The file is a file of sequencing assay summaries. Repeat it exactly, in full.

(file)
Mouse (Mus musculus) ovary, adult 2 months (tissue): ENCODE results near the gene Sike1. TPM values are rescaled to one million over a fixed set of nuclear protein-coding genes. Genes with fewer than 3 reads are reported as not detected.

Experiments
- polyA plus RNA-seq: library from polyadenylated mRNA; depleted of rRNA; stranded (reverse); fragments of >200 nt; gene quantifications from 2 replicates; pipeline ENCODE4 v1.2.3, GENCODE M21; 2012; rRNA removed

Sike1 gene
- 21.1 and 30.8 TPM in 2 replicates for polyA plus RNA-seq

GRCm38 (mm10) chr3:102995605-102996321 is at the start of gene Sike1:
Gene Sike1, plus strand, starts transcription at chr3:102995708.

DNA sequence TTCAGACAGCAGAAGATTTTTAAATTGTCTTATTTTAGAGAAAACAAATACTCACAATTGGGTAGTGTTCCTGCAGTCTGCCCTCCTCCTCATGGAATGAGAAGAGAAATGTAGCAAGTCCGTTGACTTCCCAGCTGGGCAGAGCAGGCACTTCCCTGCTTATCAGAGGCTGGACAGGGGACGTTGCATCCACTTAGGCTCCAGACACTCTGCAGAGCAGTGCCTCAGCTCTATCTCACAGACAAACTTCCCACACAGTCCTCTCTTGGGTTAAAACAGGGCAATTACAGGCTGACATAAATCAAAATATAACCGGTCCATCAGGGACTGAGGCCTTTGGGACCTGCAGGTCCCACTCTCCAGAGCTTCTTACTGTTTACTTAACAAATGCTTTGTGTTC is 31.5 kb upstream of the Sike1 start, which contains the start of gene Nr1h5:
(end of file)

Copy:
Mouse (Mus musculus) ovary, adult 2 months (tissue): ENCODE results near the gene Sike1. TPM values are rescaled to one million over a fixed set of nuclear protein-coding genes. Genes with fewer than 3 reads are reported as not detected.

Experiments
- polyA plus RNA-seq: library from polyadenylated mRNA; depleted of rRNA; stranded (reverse); fragments of >200 nt; gene quantifications from 2 replicates; pipeline ENCODE4 v1.2.3, GENCODE M21; 2012; rRNA removed

Sike1 gene
- 21.1 and 30.8 TPM in 2 replicates for polyA plus RNA-seq

GRCm38 (mm10) chr3:102995605-102996321 is at the start of gene Sike1:
Gene Sike1, plus strand, starts transcription at chr3:102995708.

DNA sequence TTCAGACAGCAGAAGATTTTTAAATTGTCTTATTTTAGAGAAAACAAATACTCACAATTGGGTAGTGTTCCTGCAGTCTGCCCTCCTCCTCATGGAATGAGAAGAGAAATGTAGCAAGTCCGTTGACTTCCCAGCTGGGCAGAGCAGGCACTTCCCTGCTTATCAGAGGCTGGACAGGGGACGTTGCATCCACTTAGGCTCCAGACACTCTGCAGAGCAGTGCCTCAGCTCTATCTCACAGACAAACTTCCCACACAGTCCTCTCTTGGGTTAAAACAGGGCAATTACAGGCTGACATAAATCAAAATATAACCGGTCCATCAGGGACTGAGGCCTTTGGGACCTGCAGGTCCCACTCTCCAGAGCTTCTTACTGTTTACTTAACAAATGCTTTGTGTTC is 31.5 kb upstream of the Sike1 start, which contains the start of gene Nr1h5: